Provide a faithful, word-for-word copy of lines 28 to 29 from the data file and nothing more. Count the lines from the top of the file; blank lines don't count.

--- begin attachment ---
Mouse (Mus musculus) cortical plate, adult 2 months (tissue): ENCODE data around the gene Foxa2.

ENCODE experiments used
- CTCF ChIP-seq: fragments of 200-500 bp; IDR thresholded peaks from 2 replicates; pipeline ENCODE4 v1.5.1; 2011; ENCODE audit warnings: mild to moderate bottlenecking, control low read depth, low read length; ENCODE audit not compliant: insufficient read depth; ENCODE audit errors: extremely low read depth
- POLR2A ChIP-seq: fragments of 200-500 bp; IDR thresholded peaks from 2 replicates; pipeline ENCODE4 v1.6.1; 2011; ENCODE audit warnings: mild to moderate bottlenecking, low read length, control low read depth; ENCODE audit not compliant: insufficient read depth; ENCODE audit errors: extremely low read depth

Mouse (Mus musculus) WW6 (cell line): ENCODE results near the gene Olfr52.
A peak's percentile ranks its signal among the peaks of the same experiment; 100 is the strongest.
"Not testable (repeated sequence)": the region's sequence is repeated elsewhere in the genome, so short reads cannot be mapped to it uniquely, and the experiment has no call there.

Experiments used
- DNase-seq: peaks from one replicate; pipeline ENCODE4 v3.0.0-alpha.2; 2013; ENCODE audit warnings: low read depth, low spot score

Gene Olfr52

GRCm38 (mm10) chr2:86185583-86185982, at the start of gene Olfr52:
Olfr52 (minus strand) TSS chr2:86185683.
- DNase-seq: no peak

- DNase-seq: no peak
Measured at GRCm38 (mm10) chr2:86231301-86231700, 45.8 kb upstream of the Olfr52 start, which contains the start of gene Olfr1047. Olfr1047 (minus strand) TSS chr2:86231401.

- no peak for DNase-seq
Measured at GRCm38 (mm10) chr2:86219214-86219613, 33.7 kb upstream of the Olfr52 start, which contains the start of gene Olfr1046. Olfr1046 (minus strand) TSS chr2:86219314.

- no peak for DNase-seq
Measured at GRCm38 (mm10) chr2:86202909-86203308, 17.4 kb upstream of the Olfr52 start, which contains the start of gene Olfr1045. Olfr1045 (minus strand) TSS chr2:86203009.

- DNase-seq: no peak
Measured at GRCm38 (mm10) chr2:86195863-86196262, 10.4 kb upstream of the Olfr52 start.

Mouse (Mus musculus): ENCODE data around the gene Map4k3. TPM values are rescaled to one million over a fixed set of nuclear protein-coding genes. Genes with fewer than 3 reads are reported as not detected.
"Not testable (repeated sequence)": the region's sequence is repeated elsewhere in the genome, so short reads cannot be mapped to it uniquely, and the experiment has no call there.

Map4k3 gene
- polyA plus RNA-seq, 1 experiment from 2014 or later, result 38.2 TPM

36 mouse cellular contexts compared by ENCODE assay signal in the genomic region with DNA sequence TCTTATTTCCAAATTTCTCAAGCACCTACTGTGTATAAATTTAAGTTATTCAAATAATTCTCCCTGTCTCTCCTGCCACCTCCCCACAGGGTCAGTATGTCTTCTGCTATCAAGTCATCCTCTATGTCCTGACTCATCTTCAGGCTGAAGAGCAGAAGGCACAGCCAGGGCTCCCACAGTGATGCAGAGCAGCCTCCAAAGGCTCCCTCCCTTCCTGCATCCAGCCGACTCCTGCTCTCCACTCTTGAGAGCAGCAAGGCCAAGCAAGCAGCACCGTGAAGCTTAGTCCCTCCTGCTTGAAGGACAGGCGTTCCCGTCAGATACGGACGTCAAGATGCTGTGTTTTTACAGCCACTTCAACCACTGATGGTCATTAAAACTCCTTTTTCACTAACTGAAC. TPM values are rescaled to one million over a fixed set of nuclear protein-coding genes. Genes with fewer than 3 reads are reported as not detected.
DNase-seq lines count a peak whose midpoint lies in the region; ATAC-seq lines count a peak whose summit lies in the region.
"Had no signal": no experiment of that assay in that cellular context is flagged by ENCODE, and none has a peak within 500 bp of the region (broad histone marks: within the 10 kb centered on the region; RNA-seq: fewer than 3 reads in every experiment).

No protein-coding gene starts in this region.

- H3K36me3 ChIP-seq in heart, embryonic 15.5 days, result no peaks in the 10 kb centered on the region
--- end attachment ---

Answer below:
"Had no signal": no experiment of that assay in that cellular context is flagged by ENCODE, and none has a peak within 500 bp of the region (broad histone marks: within the 10 kb centered on the region; RNA-seq: fewer than 3 reads in every experiment).

No protein-coding gene starts in this region.